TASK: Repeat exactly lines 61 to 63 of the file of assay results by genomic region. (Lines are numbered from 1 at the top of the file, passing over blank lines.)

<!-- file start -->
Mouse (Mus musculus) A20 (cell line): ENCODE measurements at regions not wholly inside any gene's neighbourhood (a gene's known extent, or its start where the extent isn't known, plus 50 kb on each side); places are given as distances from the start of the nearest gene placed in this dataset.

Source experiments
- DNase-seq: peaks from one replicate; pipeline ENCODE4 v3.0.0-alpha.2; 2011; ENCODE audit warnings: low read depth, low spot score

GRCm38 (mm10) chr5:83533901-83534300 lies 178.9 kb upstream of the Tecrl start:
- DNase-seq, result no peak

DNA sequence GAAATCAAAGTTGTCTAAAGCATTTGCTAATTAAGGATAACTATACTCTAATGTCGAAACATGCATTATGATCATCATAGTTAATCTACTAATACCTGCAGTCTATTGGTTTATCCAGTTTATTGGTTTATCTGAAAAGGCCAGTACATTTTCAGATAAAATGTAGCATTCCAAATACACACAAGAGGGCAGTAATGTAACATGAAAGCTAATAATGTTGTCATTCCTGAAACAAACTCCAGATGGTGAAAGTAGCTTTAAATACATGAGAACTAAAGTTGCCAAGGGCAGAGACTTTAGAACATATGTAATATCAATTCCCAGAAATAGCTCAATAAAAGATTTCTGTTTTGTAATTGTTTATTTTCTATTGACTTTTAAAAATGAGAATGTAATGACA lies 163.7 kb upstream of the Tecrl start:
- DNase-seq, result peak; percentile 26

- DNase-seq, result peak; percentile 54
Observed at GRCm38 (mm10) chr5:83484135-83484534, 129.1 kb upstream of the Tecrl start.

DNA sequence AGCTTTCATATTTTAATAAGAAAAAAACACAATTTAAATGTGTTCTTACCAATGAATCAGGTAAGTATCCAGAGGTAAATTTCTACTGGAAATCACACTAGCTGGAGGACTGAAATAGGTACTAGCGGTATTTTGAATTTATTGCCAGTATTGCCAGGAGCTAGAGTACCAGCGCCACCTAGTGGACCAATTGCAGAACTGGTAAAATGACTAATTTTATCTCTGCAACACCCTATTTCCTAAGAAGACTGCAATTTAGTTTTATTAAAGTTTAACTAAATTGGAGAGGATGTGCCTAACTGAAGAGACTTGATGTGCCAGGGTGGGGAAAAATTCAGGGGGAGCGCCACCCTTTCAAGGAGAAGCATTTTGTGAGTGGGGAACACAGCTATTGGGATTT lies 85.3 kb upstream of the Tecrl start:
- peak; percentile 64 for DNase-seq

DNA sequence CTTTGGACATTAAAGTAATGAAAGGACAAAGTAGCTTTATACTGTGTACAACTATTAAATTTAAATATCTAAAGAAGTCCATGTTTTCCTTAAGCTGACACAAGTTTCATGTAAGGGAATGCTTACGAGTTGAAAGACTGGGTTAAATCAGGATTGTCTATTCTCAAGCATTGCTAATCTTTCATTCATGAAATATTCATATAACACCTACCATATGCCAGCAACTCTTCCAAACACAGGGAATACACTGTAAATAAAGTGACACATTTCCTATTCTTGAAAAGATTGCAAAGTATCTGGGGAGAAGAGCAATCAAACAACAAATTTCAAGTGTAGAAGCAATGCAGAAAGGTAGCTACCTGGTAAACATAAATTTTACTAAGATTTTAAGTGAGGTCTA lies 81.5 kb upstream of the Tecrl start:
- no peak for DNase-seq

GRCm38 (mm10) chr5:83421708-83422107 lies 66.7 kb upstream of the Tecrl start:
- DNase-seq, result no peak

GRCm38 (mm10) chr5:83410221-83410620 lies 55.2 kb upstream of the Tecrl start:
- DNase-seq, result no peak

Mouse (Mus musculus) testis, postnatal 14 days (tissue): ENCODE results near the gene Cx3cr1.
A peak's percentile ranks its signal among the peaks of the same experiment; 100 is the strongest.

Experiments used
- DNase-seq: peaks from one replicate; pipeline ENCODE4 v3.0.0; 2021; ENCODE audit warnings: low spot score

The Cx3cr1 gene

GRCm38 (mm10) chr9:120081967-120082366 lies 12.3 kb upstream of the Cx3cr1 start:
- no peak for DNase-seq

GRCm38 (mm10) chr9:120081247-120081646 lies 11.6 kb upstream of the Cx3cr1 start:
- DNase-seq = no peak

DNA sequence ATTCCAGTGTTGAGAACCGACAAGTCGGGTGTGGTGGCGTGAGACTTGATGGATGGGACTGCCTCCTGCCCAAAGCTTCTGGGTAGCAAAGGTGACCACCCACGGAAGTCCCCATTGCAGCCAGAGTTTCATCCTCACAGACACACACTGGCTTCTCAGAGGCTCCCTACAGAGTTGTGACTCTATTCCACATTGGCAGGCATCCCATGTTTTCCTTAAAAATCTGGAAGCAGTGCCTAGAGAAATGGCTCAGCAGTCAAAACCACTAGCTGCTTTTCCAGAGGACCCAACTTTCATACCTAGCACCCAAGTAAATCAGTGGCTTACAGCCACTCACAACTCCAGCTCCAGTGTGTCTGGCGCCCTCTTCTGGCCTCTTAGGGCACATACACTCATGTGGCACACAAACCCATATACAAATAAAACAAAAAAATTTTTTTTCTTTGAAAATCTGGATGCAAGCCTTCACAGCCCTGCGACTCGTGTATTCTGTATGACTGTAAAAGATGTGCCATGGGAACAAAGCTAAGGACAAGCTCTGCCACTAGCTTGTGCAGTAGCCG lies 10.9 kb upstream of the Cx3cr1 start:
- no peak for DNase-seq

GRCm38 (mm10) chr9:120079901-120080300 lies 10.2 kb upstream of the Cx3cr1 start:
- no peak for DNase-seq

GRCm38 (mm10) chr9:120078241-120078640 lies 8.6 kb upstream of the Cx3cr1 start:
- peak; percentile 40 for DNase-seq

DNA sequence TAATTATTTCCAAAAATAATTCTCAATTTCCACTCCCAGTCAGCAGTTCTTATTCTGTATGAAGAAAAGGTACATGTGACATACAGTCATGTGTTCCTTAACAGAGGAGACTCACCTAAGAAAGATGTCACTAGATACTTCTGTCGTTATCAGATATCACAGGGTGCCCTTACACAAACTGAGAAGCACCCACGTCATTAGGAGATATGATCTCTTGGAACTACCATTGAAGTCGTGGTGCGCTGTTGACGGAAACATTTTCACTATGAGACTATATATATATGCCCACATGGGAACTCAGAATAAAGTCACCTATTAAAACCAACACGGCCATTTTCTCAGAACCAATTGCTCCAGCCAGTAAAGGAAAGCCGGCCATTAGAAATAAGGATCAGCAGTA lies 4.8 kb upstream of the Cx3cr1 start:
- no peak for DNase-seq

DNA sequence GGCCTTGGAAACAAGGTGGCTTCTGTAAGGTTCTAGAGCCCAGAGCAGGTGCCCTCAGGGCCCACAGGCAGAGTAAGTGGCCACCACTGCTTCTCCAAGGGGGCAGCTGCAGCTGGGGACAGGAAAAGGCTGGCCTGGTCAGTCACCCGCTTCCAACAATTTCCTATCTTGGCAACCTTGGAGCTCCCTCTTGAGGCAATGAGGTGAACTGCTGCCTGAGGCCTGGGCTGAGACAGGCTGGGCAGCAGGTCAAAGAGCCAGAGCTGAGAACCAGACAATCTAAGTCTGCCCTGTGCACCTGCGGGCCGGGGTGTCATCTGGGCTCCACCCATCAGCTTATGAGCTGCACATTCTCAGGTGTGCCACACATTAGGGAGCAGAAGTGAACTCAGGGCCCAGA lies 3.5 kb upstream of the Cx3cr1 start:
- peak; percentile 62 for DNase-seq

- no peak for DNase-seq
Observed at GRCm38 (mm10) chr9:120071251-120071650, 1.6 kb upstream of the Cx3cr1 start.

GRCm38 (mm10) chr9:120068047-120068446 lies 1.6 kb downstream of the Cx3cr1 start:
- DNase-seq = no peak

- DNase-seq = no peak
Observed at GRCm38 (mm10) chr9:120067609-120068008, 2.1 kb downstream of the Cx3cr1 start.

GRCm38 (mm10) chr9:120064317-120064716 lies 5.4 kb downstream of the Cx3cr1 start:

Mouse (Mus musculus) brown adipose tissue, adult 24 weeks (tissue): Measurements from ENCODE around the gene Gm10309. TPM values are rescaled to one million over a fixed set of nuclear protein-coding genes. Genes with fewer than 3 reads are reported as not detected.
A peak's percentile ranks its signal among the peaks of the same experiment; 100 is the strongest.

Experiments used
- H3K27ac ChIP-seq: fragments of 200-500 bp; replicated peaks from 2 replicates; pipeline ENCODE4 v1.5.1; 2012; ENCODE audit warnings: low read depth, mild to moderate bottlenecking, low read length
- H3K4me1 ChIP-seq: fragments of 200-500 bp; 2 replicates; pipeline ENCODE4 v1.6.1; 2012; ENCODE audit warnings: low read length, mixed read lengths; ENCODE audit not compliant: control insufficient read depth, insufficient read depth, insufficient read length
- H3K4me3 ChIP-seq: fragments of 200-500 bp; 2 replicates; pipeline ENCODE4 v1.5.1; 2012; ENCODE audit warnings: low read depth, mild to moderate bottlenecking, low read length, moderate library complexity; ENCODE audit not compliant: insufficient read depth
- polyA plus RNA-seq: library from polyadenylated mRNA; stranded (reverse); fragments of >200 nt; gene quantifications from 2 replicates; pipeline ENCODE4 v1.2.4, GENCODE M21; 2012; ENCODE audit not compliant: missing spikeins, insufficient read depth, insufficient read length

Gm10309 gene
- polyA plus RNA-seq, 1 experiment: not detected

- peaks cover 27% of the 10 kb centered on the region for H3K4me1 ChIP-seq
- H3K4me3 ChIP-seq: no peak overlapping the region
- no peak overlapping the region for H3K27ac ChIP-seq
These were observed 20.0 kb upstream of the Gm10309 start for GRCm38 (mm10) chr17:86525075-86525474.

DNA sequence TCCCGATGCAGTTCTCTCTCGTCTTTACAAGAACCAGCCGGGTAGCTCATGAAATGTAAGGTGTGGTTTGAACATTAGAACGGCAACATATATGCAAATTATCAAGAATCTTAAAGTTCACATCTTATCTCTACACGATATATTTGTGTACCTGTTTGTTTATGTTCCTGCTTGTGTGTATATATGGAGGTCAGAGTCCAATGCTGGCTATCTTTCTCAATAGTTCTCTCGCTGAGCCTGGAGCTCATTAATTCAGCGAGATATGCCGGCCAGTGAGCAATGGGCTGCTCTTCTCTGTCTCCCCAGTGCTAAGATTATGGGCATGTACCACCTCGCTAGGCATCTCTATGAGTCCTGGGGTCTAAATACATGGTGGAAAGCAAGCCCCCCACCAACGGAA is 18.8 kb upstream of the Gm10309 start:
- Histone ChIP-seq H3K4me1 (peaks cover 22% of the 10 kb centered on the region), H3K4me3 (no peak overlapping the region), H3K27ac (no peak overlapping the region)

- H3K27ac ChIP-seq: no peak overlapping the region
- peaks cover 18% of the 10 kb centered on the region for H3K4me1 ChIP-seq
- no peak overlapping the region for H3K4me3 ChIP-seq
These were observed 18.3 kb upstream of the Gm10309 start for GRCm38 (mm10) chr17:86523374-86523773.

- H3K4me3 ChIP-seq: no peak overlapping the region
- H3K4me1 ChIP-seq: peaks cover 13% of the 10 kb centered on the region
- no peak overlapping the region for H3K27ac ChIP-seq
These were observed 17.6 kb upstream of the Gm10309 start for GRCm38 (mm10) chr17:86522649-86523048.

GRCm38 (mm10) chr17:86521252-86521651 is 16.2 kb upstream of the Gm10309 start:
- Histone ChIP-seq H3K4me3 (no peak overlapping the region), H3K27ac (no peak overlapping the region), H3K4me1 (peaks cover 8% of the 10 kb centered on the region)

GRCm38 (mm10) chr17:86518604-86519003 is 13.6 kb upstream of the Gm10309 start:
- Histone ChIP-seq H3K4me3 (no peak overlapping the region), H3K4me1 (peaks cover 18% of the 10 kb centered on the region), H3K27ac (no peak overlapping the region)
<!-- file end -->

- no peak overlapping the region for H3K4me3 ChIP-seq
These were observed 18.3 kb upstream of the Gm10309 start for GRCm38 (mm10) chr17:86523374-86523773.

- H3K4me3 ChIP-seq: no peak overlapping the region